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Networks to Boost Surveillance

Researchers are working to boost the ability of developing countries to conduct SARS-CoV-2 genomic surveillance, according to Scientific American.

It notes that regions like India, Africa, and South America are currently COVID-19 hotspots, where viral variants may be spreading. But the ability to sequence viral samples to track their spread is often limited, particularly in rural areas. To address this gap, Scientific American writes that researchers are forming groups and networks to link together sequencing centers and deploy sequencing tools.

For instance, the Indian SARS-CoV-2 Genomics Consortium (INSACOG) has brought together more than two dozen labs in India with the goal of sequencing 5 percent of all positive COVID-19 cases in the country, while the Pan American Health Organization is building a COVID-19 Genomic Surveillance Regional Network in Latin America, it says. At the same time, it notes, the INDIA COVID SOS group is pushing the adoption of Oxford Nanopore Technologies' MinION sequencing tool and researchers from the Technical University of Denmark are working with officials in Rwanda to adopt a Sanger sequencing-based surveillance approach.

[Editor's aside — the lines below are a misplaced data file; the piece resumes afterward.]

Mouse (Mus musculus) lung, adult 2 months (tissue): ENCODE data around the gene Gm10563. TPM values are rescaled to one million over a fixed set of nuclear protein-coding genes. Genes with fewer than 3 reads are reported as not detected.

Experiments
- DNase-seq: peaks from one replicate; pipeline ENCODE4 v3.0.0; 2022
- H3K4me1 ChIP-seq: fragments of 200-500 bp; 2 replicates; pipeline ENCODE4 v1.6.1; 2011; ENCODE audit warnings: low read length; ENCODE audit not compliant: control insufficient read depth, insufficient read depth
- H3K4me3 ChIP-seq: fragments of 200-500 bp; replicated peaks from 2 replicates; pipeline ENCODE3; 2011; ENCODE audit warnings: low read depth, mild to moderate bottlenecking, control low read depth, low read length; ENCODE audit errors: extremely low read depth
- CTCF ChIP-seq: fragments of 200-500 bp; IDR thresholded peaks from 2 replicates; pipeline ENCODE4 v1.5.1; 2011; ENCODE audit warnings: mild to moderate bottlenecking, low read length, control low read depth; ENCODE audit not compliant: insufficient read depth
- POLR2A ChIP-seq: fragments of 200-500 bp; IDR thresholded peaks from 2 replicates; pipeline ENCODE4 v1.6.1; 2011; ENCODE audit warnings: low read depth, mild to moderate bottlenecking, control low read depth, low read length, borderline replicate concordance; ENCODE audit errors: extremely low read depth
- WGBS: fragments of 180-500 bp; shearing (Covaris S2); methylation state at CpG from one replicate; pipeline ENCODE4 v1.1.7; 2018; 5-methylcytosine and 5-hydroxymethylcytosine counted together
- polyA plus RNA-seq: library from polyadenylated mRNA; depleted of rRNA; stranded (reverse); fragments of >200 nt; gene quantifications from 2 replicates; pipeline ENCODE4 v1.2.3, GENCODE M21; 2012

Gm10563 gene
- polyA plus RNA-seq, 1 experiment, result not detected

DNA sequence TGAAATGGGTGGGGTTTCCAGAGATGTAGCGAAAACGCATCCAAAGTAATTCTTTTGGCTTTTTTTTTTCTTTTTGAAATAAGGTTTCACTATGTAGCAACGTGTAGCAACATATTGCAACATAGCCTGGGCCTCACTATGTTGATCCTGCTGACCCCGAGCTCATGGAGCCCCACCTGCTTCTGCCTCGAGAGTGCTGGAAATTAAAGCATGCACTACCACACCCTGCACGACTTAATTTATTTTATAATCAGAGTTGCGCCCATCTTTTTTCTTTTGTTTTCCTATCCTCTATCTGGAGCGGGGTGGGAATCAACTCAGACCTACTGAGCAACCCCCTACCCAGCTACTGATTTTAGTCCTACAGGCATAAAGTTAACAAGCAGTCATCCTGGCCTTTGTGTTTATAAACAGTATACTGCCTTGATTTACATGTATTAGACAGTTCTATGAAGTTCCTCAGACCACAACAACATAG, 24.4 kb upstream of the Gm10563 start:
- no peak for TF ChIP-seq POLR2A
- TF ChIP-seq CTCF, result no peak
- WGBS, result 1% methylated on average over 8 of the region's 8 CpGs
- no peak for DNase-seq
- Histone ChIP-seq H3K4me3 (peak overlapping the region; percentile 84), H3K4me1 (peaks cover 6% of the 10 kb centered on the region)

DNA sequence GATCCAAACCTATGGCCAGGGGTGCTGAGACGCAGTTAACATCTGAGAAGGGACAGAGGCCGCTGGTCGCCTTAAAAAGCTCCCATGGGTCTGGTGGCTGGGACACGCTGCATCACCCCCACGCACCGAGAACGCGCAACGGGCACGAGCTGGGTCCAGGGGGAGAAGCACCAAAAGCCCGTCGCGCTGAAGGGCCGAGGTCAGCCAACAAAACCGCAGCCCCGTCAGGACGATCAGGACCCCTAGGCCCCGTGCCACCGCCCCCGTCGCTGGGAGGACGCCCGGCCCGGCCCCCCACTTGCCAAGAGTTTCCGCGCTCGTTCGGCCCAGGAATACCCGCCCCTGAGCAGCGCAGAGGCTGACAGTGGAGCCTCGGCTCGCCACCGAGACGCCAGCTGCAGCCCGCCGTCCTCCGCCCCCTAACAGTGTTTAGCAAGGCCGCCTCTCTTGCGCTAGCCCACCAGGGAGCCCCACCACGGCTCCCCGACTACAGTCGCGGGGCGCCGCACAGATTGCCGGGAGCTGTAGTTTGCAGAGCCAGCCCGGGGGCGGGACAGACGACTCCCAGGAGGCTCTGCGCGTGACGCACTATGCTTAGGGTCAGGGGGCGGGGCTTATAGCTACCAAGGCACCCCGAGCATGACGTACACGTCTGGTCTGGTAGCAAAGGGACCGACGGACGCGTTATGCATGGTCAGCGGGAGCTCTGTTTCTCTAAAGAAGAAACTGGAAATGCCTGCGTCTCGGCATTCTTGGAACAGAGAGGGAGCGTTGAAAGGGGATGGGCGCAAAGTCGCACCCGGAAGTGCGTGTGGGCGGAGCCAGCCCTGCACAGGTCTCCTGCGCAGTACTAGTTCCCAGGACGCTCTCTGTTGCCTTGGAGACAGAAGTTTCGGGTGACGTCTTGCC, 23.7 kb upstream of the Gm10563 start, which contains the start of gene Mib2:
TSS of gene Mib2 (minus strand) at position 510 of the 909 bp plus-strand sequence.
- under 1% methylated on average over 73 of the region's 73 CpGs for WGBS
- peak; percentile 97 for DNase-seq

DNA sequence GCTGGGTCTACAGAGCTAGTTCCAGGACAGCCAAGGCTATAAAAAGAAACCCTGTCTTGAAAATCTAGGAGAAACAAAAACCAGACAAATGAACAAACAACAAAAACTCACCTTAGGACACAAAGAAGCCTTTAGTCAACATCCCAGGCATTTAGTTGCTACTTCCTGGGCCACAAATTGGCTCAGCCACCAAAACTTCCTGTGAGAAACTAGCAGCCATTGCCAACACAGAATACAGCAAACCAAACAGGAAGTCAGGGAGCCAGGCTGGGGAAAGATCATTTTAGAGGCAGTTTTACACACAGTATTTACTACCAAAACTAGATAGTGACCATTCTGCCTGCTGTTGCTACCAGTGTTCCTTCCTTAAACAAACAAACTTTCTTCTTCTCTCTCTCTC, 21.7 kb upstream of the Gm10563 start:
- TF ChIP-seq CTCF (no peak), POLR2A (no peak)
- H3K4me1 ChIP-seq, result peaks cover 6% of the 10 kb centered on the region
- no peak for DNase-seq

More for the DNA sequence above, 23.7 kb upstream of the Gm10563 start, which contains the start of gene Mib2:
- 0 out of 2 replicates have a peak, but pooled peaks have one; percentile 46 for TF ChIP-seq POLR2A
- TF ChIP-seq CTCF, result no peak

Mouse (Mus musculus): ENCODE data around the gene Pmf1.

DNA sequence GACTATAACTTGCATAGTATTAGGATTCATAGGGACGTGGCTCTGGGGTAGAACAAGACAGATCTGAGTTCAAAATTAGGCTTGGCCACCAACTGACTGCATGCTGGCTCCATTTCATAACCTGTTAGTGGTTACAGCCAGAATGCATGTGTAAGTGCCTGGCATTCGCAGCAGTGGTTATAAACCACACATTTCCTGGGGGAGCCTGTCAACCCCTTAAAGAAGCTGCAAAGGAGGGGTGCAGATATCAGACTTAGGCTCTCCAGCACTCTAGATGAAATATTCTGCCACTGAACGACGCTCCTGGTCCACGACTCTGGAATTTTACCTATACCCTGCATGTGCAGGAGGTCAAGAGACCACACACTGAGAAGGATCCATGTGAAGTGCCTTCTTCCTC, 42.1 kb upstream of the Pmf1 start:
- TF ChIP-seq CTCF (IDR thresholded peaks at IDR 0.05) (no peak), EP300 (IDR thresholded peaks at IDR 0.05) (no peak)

Scientific American adds that the hope is to build lasting pathogen surveillance programs. "COVID is the catalyst," Jairo Mendez-Rico from PAHO tells it "But we also need to survey for other pathogens that for sure will come in the future."

The Scan

Interfering With Invasive Mussels

The Chicago Tribune reports that researchers are studying whether RNA interference- or CRISPR-based approaches can combat invasive freshwater mussels.

Participation Analysis

A new study finds that women tend to participate less at scientific meetings but that some changes can lead to increased involvement, the Guardian reports.

Right Whales' Decline

A research study plans to use genetic analysis to gain insight into population decline among North American right whales, according to CBC.

Science Papers Tie Rare Mutations to Short Stature, Immunodeficiency; Present Single-Cell Transcriptomics Map

In Science this week: pair of mutations in one gene uncovered in brothers with short stature and immunodeficiency, and more.